The final convincing element for me was the ease of entry/exit in how large a step-up was I willing to accept.
There appears to be a lot of room in my and FourMadMen's Shuttle between the seats(front to back as you mention aft of the rearmost seats).

However there was a lot less reducible space on the original's interior sets seats then one might think going strickly by memory.


In order to make the interior and exterior hull's horizontal seams match,

(the many many problems with doing this properly don't automatically occur to one until you go to match the two interior and exterior hull horizontal seams - which are WAY off matching properly as seen onscreen - much in the same way the interior and exterior front hull angles don't match as was first extremely well documented and elaborated on in Trekist's original blueprints)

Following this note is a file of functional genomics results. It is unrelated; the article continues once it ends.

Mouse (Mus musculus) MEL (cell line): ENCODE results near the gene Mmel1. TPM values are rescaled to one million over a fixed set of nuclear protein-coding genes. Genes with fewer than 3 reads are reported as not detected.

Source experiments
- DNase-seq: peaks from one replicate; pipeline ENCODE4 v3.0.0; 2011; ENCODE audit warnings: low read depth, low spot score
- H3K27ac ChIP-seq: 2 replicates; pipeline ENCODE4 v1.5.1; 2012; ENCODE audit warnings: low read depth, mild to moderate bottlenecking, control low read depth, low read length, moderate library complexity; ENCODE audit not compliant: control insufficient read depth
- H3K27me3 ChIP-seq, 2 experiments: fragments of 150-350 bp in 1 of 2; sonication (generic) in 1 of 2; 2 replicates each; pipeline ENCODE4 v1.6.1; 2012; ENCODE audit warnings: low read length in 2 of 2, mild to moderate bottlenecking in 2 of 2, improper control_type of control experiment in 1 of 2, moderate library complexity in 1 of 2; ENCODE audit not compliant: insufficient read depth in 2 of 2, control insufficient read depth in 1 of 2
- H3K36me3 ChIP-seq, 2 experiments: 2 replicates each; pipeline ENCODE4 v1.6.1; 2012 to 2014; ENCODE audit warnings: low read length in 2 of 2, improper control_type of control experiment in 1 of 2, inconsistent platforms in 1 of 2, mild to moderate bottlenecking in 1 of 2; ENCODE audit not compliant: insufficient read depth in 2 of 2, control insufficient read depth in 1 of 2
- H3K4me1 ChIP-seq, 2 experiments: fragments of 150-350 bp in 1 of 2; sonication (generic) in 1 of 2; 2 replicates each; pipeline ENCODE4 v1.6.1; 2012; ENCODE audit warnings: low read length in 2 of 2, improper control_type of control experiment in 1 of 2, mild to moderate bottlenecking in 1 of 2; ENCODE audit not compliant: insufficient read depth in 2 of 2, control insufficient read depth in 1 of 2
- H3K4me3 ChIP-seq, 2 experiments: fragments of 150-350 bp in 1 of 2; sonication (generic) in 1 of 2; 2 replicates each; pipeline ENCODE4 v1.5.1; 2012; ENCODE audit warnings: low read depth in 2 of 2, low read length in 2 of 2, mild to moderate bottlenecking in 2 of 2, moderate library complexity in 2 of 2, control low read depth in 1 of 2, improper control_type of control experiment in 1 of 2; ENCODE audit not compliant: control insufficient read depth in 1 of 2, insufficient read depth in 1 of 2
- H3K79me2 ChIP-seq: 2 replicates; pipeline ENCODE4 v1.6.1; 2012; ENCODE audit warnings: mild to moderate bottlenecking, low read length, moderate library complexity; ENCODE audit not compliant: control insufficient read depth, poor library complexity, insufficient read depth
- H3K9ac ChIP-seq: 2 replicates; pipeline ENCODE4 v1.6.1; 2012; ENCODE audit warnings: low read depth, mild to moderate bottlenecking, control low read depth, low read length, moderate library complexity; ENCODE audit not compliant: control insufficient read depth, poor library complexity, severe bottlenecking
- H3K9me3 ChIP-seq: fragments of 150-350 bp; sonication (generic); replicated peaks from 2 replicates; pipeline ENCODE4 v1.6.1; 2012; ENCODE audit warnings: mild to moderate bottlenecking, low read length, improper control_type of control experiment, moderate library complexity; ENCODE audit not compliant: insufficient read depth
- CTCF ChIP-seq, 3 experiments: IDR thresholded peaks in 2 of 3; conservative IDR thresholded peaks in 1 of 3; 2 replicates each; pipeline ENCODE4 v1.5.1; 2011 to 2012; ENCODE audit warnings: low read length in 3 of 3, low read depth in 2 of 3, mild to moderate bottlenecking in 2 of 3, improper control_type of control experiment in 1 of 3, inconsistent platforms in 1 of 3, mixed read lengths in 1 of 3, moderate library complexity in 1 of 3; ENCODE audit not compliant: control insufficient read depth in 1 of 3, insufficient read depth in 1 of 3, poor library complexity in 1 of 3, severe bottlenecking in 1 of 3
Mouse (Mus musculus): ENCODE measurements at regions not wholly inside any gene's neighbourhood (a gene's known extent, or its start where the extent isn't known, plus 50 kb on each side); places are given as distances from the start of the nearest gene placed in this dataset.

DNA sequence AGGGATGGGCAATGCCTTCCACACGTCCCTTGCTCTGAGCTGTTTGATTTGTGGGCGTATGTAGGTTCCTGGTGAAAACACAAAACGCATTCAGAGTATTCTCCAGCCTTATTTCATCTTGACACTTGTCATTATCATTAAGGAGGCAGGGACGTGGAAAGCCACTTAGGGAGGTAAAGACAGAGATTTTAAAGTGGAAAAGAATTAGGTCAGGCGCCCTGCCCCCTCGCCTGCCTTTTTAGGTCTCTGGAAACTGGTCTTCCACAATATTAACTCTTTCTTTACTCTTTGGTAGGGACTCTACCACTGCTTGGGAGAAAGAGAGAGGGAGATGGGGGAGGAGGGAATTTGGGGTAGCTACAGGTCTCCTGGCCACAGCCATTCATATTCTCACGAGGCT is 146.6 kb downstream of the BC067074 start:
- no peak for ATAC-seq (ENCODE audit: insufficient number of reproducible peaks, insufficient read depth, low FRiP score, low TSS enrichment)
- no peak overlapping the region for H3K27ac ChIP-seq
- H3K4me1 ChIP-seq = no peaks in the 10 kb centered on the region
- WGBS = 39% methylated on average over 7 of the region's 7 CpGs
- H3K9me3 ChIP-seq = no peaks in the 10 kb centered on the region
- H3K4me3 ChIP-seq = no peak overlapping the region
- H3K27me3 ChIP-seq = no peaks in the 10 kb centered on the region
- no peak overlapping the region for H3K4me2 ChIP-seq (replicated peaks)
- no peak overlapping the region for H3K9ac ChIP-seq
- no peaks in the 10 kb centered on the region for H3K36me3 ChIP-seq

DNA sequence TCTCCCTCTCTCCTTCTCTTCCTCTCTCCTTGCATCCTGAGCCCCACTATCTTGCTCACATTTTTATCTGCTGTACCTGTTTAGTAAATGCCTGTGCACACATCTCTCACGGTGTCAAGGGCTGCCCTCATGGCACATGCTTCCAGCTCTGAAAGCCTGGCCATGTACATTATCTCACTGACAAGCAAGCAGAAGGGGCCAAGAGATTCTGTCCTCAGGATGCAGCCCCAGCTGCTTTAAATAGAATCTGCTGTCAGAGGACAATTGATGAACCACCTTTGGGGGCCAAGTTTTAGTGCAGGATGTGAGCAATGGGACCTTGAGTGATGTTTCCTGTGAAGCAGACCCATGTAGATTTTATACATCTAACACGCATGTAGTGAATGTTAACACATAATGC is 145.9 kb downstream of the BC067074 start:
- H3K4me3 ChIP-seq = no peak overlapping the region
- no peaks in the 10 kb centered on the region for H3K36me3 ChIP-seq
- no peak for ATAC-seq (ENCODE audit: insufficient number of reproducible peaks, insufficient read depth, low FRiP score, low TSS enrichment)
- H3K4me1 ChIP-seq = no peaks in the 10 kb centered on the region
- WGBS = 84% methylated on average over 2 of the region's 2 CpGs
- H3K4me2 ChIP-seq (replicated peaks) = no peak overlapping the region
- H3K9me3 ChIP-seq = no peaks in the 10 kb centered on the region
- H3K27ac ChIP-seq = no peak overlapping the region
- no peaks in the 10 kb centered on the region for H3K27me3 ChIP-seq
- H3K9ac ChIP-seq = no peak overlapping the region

Anyhow, in order to make the interior and exterior hull's horizontal seams match,

we felt forced to raise the height of both the seats and the control consol.

Doing that frees up a great deal of fore to aft leg room between the chairs, as the seen-onscreen chairs had everyone almost sitting on the floor - which forced the actors to stretch their legs forward to an almost unnatural degree.

But without raising the seats their is tremendously less free space fore to aft.

I hope I'm explaining this well enough for those who may or may not have been involved in the old thread.

If not I apologize in advance and ask that you let me know and I'll try to elaborate.